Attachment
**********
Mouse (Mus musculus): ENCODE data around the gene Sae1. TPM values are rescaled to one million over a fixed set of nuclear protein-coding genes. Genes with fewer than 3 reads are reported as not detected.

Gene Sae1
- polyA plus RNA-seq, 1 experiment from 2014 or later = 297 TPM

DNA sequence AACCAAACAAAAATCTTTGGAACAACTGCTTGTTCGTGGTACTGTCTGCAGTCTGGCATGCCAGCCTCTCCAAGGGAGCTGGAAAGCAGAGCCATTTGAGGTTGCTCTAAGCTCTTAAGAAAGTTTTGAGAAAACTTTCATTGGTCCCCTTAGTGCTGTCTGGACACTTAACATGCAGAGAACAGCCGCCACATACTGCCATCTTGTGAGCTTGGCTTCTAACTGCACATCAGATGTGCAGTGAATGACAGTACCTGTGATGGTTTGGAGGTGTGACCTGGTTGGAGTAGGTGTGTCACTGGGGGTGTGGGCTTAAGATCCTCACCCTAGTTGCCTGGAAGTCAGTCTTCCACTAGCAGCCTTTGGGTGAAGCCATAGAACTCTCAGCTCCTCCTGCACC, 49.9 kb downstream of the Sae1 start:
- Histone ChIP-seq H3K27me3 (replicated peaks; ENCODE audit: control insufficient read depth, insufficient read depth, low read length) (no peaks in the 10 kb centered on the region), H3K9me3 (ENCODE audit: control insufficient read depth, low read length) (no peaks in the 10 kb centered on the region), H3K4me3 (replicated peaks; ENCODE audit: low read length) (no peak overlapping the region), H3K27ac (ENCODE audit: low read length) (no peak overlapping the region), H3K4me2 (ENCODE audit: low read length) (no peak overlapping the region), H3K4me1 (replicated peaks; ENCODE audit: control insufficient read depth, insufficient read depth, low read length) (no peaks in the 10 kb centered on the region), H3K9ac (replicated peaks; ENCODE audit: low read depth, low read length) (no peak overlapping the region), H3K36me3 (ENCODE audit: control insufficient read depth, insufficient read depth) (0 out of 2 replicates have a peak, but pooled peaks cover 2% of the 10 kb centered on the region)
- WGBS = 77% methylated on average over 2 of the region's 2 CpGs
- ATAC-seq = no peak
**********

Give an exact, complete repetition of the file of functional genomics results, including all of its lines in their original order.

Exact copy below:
Mouse (Mus musculus): ENCODE data around the gene Sae1. TPM values are rescaled to one million over a fixed set of nuclear protein-coding genes. Genes with fewer than 3 reads are reported as not detected.

Gene Sae1
- polyA plus RNA-seq, 1 experiment from 2014 or later = 297 TPM

DNA sequence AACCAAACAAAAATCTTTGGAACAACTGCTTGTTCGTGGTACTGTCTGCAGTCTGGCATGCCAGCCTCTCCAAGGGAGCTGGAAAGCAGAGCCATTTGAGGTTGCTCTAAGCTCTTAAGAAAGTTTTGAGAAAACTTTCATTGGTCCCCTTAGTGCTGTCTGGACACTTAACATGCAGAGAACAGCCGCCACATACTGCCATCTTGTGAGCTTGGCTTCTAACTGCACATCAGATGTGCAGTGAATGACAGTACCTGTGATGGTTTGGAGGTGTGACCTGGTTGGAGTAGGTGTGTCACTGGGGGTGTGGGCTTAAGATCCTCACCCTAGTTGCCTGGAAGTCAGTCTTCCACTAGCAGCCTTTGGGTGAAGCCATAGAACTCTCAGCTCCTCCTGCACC, 49.9 kb downstream of the Sae1 start:
- Histone ChIP-seq H3K27me3 (replicated peaks; ENCODE audit: control insufficient read depth, insufficient read depth, low read length) (no peaks in the 10 kb centered on the region), H3K9me3 (ENCODE audit: control insufficient read depth, low read length) (no peaks in the 10 kb centered on the region), H3K4me3 (replicated peaks; ENCODE audit: low read length) (no peak overlapping the region), H3K27ac (ENCODE audit: low read length) (no peak overlapping the region), H3K4me2 (ENCODE audit: low read length) (no peak overlapping the region), H3K4me1 (replicated peaks; ENCODE audit: control insufficient read depth, insufficient read depth, low read length) (no peaks in the 10 kb centered on the region), H3K9ac (replicated peaks; ENCODE audit: low read depth, low read length) (no peak overlapping the region), H3K36me3 (ENCODE audit: control insufficient read depth, insufficient read depth) (0 out of 2 replicates have a peak, but pooled peaks cover 2% of the 10 kb centered on the region)
- WGBS = 77% methylated on average over 2 of the region's 2 CpGs
- ATAC-seq = no peak